Friday, 3 November 2017

Trip to Costa Rica

We travelled from Liberia to the Monte Verde cloud forest of Costa Rica.  The country is land locked and has no army, only police.  The Government therefore puts its funds into education and hospitals/health care, to which everyone has access.  Every Costa Rican we met values their beautiful resources and is very environmentally aware, they are undoubtedly very proud of the beautiful forests and wildlife and clearly see themselves as caretakers and ambassadors.

  After a 10 hour flight into Liberia our journey continued by van (4 hours) along bumpy, potholed tracks, up and down twisting, narrow roads with sheer drops along cliffs with fabulous views over Lake Arenal. 

Only hubby and I were on this trip so we had the guides and drivers to ourselves for the majority of our excursions, unexpected and very lucky. Some others had cancelled due to concerns of Hurricane Nate aftermath - there was an impact, roads were closed and minor roads had to be used, we encountered fallen trees and bits of road that had been washed away, but nothing sufficient to stop us getting there safely and having a fabulous trip.  The country has a good infrastructure and things were getting back to normal very quickly in the regions we visited.

We watched the sun set over the active volcano at Arenal from our lodge veranda and swam by starlight in beautiful natural hot springs whilst listening to the sounds of night insects.  The waters are the result of the volcanic heat and are a pleasant bathtime temperature of up to 40 degrees fahrenheit.

Arenal natural hot springs 

Despite some disruption locally, our drivers never failed to turn up for us or get us to our next step of the journey. Approximately half of the public area of the Monte Verde National Park was closed to tourists due to storm damage and some of the hanging bridges were not safe to walk, but we saw plenty and walked 6 of the hanging bridges and also took the cable car.   We were told the monkies had moved away two days before the hurricane and were only gradually returning so I think we were lucky to see this one on a river trip.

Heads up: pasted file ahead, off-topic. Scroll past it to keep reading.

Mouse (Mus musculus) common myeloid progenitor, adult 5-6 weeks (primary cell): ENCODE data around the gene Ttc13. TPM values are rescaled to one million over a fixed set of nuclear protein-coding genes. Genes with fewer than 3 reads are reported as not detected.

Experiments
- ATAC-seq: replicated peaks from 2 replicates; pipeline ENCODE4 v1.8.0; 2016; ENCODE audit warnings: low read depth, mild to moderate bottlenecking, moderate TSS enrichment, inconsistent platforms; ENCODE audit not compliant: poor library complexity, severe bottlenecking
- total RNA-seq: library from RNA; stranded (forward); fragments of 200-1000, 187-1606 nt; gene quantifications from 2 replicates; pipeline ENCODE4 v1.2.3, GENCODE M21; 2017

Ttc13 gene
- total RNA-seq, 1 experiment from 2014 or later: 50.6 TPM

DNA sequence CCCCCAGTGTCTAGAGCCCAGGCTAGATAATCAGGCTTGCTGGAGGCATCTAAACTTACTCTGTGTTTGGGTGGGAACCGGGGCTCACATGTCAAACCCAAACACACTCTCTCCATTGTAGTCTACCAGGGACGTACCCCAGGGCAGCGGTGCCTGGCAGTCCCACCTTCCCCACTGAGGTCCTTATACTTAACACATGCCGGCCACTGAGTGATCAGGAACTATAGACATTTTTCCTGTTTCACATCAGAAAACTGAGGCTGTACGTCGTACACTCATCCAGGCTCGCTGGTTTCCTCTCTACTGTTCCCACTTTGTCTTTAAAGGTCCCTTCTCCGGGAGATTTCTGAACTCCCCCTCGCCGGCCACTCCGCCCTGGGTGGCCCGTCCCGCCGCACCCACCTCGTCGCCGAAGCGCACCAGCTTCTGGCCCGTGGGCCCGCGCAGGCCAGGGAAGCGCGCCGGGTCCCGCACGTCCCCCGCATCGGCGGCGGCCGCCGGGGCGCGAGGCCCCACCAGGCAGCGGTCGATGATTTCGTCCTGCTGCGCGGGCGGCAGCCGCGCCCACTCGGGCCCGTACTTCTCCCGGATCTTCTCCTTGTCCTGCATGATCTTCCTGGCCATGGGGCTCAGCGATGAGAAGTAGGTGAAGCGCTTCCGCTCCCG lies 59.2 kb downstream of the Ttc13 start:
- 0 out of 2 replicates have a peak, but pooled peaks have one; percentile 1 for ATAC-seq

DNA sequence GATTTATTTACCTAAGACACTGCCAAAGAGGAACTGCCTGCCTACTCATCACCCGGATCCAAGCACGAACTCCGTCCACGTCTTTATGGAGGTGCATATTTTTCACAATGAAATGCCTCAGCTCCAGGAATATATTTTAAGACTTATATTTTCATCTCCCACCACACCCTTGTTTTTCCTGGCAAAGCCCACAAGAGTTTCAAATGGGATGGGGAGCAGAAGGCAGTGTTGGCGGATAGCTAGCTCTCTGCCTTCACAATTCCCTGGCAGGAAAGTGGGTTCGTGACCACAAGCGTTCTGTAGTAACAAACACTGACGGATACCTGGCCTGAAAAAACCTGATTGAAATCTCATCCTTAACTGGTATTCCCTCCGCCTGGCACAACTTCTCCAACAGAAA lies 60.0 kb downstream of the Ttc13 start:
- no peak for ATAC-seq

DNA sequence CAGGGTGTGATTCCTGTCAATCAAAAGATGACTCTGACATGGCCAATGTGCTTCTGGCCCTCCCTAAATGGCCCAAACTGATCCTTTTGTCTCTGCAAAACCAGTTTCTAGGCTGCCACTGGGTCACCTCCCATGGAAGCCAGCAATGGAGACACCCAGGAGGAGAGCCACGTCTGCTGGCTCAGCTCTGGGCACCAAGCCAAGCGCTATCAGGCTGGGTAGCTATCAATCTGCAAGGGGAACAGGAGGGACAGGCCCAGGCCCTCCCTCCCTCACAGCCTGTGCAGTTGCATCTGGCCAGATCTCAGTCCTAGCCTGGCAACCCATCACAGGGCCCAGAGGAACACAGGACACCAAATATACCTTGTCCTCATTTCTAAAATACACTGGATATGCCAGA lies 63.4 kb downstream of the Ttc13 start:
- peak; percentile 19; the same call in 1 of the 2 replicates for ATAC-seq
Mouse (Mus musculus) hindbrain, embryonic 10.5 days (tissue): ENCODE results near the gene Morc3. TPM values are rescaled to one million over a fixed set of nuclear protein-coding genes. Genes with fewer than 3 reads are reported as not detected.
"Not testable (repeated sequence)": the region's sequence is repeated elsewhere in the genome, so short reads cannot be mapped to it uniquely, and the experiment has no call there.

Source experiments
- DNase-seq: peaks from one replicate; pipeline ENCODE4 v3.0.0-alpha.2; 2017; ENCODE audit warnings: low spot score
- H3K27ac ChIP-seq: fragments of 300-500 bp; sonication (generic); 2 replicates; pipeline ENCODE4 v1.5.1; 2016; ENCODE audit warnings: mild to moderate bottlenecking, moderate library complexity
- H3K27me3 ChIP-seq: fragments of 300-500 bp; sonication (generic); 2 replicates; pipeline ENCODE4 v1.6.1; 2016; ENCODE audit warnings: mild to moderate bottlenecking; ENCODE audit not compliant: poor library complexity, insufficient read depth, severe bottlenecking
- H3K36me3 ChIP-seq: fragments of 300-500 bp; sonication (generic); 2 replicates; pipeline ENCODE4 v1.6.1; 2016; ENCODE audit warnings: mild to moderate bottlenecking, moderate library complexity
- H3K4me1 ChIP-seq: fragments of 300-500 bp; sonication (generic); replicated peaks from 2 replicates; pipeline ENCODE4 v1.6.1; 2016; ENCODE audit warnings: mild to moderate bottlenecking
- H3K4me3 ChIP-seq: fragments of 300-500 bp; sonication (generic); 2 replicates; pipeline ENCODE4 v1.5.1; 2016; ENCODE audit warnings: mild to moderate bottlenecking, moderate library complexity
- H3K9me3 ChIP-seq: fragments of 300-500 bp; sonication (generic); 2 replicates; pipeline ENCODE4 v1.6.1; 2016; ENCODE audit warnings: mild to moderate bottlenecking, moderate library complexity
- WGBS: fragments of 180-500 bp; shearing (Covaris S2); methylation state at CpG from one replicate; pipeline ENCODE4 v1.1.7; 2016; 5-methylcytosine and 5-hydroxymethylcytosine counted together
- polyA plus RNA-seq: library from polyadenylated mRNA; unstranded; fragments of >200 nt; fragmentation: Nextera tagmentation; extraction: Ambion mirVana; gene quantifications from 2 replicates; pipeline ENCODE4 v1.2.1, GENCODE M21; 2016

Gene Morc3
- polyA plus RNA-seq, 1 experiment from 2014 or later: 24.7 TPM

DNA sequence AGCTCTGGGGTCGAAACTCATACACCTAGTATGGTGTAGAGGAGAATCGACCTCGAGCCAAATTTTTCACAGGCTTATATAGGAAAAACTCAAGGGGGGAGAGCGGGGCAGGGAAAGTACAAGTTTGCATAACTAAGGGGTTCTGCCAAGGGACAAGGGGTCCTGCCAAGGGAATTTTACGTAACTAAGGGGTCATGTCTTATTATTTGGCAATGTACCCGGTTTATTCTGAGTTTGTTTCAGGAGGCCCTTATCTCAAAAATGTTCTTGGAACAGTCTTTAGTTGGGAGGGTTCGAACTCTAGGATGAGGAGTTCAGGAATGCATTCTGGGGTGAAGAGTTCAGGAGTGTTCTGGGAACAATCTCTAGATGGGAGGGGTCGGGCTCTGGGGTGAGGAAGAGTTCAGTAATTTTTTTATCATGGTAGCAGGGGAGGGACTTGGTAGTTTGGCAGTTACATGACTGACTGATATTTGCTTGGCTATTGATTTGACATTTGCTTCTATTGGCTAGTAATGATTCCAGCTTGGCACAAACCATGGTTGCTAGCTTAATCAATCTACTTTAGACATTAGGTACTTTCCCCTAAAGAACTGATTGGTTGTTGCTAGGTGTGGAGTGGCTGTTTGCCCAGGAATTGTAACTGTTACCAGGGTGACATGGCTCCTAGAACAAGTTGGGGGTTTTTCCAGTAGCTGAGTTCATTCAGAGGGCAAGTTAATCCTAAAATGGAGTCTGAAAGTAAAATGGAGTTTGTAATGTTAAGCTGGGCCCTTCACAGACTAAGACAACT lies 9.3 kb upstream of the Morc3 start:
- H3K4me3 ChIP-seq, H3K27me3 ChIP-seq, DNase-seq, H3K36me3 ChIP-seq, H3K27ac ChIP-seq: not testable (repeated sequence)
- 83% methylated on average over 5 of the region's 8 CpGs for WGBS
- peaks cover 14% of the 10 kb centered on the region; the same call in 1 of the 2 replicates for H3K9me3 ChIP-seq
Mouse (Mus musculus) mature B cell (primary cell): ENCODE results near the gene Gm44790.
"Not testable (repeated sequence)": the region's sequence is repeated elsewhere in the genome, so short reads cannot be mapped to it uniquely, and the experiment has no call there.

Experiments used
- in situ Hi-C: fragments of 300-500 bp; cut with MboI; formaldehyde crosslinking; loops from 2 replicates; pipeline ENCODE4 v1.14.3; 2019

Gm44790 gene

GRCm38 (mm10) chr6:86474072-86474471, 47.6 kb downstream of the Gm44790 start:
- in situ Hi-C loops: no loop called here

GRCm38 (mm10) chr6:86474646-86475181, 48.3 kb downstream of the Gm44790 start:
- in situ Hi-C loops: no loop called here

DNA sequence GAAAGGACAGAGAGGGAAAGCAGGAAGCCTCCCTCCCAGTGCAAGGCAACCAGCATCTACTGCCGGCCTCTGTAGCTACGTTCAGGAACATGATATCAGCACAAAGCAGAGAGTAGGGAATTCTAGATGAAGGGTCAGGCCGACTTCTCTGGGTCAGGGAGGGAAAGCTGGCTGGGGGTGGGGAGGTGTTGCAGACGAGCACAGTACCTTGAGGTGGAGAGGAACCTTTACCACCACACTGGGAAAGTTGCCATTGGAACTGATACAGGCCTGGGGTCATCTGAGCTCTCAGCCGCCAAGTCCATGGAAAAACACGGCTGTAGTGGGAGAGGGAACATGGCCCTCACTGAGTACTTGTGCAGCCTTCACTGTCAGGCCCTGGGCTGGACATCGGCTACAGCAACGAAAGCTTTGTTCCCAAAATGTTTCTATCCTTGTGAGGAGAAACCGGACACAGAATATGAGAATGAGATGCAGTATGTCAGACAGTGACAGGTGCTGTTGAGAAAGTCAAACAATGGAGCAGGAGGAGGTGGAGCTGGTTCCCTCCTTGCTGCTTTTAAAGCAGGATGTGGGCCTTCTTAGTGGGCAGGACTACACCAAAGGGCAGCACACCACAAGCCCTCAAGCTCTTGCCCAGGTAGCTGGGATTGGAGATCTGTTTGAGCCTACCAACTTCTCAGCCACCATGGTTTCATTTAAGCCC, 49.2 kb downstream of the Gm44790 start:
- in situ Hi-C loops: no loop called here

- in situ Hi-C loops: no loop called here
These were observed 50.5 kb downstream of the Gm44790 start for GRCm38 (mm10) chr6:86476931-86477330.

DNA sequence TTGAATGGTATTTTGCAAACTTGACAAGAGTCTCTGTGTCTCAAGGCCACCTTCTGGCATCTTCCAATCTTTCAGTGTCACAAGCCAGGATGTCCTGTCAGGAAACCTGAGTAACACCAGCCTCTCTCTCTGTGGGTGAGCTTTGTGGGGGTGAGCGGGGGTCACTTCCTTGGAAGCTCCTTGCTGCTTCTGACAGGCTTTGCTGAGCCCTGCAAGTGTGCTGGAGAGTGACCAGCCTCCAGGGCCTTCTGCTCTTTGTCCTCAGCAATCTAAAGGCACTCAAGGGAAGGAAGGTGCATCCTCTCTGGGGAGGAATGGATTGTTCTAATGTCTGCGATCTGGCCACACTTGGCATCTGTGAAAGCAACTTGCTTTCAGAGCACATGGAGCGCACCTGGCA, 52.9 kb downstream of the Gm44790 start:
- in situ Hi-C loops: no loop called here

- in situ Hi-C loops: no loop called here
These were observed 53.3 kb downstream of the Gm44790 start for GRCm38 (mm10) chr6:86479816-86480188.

This is one of the hanging bridges, they are quite wobbly and sway a lot, especially if you have several people walking across them at once!  I found them a bit scary as you can see right through their mesh floors and it's a long way down.

Monte Verde Cloud Forest, hanging bridge
Every Costa Rican we met had great interest and pride in the animals and forest.  The week before we arrived the Government had passed a new rule that animals cannot be captive/used for tourist photography any longer, we were very pleased to know the only animals we were likely to see were free to roam their natural habitat, in fact they were hard to spot at all sometimes!

We saw cayman gliding alongside our river boat, gekkos and bats,  the weather could change suddenly  from torrential rain that lasts for days to steamy tropical heat and sunshine within a few hours so rain jackets and bikinis were the most suitable attire!

I liked seeing the little villages with their brightly coloured houses, some had the tiniest gardens bursting with fruit and flowers.

Costa Rican men both sound asleep on the road side, Monte Verde

Our guide on the river trip took us to a little café where they prepared  salad for us and fresh pineapple picked by the driver that morning from the surrounding fields, honestly the best pineapple I have ever tasted.


entrance to the Tree House restaurant

We ate dinner at the Tree House in Monte Verde which has a mature tree growing inside it - no roof, so when it rains (which it did), you just get wet (or find a better table!), so much fun and delicious food, so fun we came back and had lunch! (pizza, pasta, beer, great meringue music from live band).